DON JUAN De MARCO--1994
Stars: Marlon Brando, Johnny Depp, Faye Dunaway
Director: Jeremy Leven
Any movie that can lift you out of the hypnotic, auto-pilot state of your everyday existence and show you a world where there is greater depth of living and loving, and do it in a thoroughly captivating manner, is one that I will rave about! Don Juan DeMarco is such a film.
A young man (Johnny Depp) wearing a cape and a mask is convinced that he is the legendary Don Juan, "the world's greatest lover." He has made love to over fifteen hundred women. But he ends up in a psychiatric hospital following an apparent suicide attempt because the only woman he has ever really love has rejected him. He is under the care of Dr. Jack Mickler, (Marlon Brando) who is under pressure to start medicating the guy because the dude is obviously delusional. But not so fast...the patient regales his psychiatrist with tales of growing up in Mexico, where he made love for the first time at age 16, avenged his father's death in a sword fight, and later ended up in an Arabian sultan's harem where he took on a "service" oriented role.
Fascinated by the young man's sincerity, (as he charms the pants off of the female employees of the facility) Mickler falls under his patient's spell, and comes to believe that he may actually be who he claims to be.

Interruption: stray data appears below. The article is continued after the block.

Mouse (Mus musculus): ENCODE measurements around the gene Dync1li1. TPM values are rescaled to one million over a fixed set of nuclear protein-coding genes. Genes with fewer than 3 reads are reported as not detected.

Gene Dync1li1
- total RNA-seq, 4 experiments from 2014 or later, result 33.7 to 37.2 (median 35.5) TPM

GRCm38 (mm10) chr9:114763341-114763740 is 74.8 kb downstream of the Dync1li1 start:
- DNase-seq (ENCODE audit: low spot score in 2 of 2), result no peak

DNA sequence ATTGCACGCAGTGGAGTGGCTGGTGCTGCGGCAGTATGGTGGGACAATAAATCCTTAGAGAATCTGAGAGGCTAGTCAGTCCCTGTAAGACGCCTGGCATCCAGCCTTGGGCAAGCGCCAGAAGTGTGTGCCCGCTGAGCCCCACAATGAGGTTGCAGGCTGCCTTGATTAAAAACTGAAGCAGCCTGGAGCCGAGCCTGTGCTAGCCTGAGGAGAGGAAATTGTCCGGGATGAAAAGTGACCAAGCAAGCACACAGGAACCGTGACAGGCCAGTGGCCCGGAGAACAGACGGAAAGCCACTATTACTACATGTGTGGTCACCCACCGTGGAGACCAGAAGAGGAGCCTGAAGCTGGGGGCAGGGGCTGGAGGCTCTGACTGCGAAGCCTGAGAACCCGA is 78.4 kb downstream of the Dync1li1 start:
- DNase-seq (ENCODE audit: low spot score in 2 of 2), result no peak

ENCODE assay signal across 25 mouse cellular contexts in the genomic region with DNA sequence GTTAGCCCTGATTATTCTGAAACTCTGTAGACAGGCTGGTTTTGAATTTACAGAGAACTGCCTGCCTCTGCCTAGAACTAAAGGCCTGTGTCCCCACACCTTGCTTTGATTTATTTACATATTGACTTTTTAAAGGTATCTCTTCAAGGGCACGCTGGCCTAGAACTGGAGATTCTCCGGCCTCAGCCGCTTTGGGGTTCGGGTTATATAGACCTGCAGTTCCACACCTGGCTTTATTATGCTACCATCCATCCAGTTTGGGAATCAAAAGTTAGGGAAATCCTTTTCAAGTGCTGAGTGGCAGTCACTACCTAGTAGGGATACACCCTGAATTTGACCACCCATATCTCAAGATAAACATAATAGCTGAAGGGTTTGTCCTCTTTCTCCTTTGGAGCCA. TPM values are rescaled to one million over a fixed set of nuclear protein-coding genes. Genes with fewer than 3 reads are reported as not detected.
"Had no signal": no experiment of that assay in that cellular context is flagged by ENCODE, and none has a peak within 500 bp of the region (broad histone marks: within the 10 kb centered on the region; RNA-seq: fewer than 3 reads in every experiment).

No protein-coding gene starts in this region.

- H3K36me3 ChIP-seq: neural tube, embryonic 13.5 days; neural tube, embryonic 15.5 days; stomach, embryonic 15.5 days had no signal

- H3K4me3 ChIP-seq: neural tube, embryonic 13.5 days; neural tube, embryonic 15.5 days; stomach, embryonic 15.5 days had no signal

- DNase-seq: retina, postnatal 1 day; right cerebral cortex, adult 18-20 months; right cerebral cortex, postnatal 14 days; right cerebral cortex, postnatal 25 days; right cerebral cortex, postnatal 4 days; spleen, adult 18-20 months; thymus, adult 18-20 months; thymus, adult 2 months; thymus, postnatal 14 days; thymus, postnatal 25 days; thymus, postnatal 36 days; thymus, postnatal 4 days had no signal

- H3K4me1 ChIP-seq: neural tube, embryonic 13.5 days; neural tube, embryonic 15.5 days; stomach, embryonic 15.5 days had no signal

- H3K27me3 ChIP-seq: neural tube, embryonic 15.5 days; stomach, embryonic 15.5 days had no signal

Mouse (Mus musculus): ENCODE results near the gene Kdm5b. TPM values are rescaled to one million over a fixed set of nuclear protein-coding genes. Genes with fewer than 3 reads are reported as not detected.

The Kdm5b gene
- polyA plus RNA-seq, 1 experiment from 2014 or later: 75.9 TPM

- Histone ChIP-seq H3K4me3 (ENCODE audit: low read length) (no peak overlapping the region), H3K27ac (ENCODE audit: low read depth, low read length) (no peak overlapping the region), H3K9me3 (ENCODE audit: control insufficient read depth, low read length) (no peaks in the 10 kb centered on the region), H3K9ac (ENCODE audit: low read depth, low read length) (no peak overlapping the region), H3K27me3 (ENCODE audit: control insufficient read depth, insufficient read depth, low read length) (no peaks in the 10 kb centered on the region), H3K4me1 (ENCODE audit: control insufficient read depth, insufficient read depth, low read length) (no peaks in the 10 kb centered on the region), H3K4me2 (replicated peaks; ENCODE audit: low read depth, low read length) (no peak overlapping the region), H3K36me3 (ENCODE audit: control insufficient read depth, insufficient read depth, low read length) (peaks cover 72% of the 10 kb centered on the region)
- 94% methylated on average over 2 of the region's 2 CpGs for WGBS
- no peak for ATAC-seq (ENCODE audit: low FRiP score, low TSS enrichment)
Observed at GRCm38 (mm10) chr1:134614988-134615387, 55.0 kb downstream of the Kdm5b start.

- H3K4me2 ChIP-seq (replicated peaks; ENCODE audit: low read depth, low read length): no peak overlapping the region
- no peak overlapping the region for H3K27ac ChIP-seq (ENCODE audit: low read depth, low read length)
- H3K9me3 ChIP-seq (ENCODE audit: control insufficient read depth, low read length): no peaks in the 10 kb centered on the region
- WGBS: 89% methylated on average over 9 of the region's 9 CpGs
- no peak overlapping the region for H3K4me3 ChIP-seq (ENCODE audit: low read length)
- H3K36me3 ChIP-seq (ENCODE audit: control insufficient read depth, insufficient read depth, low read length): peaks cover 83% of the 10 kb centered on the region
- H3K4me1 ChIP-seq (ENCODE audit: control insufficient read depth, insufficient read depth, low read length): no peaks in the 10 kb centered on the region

Don Juan tells his doctor that there are only four questions in life:
What is sacred?
Of what is the spirit made?
What is worth living for?
What is worth dying for?
The answer to each of these questions is: "ONLY LOVE."
The tail begins to wag the dog, and Dr. Mickler soon finds his spirit rejuvenated. He goes home to his wife, Marilyn, (Faye Dunaway) and says: "We've surrendered our lives to the momentum of mediocrity. What happened to the celestial fire that used to light our way?"
He also says: "GODDAMN, YOU'RE A GREAT BROAD, REALLY!" This is classic Brando, so reminiscent of his character in Last Tango In Paris that I wondered if there wasn't some subtle tongue-in-cheek parody of that role going on here, especially when he takes a piece of gum out of his mouth and disposes of it, another deja vu moment from the aforementioned film. (Am I the only one who notices these things?) Or maybe it's just that Marlon Brando, with all his idiosyncrasies, could never truly be anything other than himself. (Even in his blimped- out state of 300 pounds, or whatever he was for this movie.)
Don Juan DeMarco got a PG-13 rating when it came out, but there are as many bare naked ladies flitting about (and delightfully so) as there were in Eyes Wide Shut! Probably would have received an R by today's standards.
In the end, the fundamental question of Don Juan DeMarco isn't whether Depp's character really is who he thinks he is--but rather, are any of us really who WE think we are?